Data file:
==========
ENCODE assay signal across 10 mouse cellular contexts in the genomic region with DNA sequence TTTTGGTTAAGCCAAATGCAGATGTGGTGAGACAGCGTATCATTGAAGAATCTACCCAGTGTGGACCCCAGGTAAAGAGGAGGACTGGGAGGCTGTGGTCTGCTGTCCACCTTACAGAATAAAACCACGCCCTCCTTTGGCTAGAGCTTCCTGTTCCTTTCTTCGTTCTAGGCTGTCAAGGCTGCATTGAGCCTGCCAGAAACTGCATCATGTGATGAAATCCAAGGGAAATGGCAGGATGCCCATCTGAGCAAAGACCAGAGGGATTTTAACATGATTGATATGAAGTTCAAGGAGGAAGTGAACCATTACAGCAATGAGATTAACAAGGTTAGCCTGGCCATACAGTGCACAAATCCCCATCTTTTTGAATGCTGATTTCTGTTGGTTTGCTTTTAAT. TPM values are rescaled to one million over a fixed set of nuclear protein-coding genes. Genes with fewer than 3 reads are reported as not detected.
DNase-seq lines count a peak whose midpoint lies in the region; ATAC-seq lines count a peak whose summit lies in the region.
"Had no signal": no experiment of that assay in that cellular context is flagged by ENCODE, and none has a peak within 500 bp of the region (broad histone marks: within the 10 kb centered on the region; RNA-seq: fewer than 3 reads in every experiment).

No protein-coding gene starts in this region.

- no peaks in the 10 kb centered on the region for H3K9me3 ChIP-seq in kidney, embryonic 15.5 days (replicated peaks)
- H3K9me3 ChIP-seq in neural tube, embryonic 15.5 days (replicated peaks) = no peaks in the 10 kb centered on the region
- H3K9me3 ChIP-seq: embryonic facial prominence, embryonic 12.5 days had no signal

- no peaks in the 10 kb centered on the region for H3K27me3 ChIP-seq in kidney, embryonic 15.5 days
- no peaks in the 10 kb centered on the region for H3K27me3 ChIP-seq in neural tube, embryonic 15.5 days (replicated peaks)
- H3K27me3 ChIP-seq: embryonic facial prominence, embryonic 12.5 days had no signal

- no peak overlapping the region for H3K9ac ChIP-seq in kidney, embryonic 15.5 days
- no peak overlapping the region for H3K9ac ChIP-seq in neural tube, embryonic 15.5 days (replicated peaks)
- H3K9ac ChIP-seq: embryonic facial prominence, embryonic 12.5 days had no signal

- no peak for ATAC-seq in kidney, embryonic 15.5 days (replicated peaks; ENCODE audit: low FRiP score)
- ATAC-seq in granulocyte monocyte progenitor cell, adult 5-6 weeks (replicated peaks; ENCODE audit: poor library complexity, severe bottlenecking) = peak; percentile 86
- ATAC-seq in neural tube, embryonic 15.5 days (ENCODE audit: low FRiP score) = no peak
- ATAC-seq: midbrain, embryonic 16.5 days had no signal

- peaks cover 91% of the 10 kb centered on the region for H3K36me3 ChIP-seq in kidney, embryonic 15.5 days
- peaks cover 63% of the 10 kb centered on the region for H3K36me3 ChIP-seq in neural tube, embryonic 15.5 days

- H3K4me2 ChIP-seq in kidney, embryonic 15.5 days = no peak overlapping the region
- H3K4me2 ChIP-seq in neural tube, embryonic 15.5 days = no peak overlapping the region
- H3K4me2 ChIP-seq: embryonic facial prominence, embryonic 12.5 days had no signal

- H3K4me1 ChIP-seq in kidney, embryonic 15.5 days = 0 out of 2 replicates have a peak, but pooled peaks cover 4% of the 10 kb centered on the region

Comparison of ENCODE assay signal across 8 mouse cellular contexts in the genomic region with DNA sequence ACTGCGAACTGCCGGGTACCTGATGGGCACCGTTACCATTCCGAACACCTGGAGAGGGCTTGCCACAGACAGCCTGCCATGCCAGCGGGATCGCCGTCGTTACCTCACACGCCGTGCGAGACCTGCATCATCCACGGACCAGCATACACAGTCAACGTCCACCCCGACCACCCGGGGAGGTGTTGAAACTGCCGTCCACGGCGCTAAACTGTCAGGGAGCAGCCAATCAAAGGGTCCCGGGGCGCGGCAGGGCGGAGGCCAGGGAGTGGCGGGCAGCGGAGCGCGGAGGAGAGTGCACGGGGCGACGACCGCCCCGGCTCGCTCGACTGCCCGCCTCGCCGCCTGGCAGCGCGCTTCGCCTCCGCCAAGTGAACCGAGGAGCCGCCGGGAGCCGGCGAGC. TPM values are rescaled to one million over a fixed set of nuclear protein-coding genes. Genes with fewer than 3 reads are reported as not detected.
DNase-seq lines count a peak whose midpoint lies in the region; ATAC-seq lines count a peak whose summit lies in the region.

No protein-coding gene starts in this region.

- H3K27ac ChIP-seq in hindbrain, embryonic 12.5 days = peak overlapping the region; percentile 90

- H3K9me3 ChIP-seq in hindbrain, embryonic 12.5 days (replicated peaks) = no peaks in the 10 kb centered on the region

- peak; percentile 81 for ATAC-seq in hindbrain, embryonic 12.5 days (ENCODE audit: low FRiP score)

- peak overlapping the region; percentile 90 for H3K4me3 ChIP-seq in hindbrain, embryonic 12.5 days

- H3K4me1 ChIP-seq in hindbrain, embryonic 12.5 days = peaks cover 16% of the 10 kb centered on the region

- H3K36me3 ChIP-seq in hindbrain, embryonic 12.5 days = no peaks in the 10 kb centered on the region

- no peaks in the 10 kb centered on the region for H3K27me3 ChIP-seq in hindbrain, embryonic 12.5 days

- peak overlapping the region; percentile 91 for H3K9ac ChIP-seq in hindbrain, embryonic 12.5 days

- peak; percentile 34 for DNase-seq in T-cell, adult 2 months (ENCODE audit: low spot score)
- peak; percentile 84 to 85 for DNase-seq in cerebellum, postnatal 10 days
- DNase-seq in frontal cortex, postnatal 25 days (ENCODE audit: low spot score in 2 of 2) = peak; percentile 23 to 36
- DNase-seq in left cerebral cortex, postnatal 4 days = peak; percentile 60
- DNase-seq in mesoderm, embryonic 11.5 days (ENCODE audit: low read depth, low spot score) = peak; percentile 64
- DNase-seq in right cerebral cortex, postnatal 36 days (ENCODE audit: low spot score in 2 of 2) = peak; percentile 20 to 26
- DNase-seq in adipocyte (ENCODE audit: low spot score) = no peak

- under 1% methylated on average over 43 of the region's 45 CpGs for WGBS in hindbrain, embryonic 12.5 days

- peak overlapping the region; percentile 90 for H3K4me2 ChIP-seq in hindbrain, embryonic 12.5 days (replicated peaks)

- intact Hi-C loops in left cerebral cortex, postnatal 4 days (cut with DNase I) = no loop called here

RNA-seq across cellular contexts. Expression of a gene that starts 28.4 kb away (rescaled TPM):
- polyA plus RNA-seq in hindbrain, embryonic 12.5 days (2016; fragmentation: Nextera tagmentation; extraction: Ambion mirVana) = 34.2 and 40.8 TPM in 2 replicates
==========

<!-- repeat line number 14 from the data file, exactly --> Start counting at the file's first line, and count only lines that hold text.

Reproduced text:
- no peak for ATAC-seq in kidney, embryonic 15.5 days (replicated peaks; ENCODE audit: low FRiP score)